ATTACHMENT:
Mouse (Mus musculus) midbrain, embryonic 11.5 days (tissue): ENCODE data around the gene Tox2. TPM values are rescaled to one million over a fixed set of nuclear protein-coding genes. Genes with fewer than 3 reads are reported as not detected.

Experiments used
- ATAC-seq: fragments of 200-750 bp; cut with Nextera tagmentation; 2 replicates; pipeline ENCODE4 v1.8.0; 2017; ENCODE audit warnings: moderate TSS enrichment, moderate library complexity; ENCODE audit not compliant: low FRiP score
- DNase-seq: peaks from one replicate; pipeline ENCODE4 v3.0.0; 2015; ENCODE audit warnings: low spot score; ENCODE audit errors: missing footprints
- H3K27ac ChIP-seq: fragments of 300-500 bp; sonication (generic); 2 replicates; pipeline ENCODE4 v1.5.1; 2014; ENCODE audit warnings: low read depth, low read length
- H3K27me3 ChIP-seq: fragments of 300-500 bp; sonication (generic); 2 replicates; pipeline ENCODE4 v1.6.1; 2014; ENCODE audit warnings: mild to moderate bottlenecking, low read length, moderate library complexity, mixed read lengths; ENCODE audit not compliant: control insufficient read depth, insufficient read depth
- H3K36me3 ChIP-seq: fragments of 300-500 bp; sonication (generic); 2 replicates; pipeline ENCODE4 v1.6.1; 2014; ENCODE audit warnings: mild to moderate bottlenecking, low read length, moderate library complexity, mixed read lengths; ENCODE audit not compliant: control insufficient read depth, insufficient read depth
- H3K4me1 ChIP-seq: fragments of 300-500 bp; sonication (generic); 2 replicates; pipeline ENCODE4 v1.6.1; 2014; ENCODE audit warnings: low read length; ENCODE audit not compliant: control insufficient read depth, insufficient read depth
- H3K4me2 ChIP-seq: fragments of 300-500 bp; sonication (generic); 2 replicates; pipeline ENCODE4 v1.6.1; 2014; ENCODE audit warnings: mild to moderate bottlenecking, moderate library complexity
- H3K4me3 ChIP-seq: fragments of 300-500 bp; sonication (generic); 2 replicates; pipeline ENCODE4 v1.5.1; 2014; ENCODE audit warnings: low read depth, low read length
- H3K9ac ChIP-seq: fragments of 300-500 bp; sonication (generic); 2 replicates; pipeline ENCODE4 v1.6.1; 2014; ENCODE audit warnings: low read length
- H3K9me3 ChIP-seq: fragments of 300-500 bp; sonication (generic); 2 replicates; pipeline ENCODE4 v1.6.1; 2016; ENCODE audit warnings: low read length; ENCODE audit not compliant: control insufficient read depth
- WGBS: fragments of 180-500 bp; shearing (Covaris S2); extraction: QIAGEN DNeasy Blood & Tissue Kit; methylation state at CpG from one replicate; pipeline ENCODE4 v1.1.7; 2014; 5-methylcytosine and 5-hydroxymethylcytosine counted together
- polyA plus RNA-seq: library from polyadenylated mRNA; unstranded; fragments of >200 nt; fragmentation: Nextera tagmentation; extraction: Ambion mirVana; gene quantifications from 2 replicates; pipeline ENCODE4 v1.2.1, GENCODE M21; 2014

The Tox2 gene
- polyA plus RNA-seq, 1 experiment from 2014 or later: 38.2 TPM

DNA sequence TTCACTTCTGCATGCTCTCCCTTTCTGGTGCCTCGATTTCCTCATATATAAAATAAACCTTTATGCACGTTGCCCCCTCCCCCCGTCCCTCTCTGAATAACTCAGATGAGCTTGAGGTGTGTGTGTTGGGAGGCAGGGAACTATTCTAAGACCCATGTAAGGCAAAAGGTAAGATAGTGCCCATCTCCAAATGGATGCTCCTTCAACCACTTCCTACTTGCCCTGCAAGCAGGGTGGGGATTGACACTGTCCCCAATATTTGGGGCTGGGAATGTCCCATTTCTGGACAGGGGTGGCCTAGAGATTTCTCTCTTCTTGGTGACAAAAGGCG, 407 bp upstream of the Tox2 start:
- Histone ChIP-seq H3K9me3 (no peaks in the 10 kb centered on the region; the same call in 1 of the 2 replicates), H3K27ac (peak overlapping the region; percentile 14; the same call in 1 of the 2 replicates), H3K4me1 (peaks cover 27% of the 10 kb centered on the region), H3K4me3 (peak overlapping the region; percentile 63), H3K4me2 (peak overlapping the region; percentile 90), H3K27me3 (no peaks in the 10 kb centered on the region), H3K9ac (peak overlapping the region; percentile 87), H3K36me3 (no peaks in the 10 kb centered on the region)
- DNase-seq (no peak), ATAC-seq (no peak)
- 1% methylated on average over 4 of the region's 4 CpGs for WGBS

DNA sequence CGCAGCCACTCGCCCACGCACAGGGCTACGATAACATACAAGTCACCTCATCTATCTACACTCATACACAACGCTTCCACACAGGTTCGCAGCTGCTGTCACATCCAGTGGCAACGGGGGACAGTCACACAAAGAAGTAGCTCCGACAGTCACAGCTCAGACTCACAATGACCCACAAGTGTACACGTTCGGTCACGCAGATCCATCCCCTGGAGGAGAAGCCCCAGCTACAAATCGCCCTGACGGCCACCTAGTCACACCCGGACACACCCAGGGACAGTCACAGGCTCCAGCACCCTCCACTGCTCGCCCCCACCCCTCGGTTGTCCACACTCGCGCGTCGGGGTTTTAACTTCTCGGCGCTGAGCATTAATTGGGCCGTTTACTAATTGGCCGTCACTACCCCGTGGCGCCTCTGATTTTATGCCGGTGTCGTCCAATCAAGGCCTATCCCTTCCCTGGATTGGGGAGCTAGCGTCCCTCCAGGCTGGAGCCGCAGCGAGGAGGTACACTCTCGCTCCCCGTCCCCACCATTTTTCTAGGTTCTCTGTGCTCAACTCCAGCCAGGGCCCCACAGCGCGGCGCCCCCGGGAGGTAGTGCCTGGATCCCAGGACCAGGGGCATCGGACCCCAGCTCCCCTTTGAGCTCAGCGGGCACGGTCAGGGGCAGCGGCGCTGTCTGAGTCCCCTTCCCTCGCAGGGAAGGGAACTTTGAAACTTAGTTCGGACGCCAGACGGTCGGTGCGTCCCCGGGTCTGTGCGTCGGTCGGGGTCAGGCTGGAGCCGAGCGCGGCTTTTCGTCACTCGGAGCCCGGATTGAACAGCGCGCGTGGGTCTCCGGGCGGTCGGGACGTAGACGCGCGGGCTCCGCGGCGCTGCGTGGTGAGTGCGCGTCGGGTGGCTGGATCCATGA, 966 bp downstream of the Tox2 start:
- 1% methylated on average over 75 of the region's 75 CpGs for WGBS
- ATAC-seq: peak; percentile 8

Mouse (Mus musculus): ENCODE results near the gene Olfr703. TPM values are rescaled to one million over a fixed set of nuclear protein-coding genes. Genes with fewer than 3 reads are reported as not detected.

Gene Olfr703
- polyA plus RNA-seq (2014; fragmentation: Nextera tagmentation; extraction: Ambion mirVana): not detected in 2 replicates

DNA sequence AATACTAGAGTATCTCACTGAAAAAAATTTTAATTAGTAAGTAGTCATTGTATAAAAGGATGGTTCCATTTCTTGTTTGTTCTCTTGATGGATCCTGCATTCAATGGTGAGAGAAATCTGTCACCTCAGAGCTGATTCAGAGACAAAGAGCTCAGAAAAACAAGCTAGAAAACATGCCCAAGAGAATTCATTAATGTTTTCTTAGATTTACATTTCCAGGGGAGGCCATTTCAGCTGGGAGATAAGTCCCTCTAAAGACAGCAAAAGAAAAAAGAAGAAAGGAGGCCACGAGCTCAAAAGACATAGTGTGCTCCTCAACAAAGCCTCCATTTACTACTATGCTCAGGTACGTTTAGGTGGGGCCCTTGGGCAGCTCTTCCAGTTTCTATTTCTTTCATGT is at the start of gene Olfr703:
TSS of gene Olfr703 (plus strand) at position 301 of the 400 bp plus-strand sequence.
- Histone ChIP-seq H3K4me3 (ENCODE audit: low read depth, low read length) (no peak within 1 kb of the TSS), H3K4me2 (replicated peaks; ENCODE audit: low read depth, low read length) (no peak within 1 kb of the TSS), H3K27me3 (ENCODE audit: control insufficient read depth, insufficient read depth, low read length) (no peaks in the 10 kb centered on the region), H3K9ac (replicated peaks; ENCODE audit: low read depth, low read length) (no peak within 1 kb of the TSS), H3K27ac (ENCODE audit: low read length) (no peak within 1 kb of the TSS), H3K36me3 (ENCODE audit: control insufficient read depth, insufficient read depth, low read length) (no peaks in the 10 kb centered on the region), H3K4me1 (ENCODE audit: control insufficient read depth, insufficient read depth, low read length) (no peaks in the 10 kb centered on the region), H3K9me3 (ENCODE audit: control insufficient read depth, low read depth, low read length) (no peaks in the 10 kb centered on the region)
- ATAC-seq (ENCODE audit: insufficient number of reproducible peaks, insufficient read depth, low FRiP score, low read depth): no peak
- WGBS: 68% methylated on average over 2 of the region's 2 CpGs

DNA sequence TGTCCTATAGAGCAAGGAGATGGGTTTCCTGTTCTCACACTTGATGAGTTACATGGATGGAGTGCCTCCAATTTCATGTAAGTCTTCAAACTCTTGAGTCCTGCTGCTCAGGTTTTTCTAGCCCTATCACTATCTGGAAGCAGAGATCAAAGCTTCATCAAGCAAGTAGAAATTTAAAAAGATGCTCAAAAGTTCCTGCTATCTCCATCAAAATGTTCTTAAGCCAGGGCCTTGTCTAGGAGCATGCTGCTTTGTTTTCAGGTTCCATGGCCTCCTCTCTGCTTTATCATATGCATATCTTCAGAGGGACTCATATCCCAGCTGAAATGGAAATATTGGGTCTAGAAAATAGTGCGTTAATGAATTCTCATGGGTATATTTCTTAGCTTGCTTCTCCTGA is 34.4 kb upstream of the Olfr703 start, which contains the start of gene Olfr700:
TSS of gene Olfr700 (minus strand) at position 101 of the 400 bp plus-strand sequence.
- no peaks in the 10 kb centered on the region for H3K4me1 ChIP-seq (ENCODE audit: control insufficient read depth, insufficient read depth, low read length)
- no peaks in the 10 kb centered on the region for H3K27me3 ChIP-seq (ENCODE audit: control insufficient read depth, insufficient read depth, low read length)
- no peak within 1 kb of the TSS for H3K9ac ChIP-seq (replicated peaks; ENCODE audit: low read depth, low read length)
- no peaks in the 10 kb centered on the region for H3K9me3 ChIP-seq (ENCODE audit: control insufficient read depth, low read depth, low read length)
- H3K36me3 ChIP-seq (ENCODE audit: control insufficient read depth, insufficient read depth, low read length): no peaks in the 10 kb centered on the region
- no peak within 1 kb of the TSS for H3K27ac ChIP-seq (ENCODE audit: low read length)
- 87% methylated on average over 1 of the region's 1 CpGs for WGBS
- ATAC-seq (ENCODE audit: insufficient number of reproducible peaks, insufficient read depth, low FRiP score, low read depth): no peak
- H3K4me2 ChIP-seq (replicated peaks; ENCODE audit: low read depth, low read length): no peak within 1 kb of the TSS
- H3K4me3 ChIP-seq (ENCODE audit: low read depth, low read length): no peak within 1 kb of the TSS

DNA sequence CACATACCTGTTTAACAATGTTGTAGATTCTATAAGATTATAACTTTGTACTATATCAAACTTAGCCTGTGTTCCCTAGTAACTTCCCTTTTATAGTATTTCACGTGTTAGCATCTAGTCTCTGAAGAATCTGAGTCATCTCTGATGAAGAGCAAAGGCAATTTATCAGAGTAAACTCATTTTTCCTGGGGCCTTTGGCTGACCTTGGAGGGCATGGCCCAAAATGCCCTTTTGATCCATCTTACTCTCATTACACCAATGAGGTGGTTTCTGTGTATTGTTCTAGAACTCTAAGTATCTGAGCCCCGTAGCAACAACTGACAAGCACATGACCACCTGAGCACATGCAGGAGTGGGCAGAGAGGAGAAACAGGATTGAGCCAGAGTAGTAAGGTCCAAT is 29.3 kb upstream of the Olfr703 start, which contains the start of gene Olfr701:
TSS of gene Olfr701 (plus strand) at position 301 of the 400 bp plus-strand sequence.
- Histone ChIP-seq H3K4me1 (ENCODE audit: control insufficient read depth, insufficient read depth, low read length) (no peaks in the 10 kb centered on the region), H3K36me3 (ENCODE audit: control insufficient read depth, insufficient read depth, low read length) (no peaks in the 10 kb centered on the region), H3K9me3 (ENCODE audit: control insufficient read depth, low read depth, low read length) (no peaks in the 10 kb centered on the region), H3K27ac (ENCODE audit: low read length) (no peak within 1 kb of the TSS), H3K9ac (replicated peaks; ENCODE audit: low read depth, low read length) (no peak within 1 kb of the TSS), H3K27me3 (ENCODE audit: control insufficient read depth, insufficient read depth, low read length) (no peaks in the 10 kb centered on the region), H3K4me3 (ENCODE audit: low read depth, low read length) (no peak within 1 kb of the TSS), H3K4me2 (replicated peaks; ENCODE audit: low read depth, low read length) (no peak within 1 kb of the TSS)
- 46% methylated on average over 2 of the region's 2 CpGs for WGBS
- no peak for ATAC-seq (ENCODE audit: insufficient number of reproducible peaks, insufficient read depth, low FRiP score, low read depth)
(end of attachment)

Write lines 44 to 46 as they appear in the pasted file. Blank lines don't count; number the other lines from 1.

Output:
DNA sequence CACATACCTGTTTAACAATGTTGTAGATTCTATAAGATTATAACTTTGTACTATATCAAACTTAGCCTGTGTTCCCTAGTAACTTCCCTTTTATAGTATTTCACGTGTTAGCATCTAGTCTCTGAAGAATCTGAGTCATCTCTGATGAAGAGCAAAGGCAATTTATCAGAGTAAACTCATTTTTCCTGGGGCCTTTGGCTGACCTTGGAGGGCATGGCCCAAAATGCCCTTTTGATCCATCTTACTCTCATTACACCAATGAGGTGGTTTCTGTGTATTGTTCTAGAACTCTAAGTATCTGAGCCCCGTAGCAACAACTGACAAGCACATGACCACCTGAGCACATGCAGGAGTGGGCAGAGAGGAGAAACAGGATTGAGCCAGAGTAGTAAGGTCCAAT is 29.3 kb upstream of the Olfr703 start, which contains the start of gene Olfr701:
TSS of gene Olfr701 (plus strand) at position 301 of the 400 bp plus-strand sequence.
- Histone ChIP-seq H3K4me1 (ENCODE audit: control insufficient read depth, insufficient read depth, low read length) (no peaks in the 10 kb centered on the region), H3K36me3 (ENCODE audit: control insufficient read depth, insufficient read depth, low read length) (no peaks in the 10 kb centered on the region), H3K9me3 (ENCODE audit: control insufficient read depth, low read depth, low read length) (no peaks in the 10 kb centered on the region), H3K27ac (ENCODE audit: low read length) (no peak within 1 kb of the TSS), H3K9ac (replicated peaks; ENCODE audit: low read depth, low read length) (no peak within 1 kb of the TSS), H3K27me3 (ENCODE audit: control insufficient read depth, insufficient read depth, low read length) (no peaks in the 10 kb centered on the region), H3K4me3 (ENCODE audit: low read depth, low read length) (no peak within 1 kb of the TSS), H3K4me2 (replicated peaks; ENCODE audit: low read depth, low read length) (no peak within 1 kb of the TSS)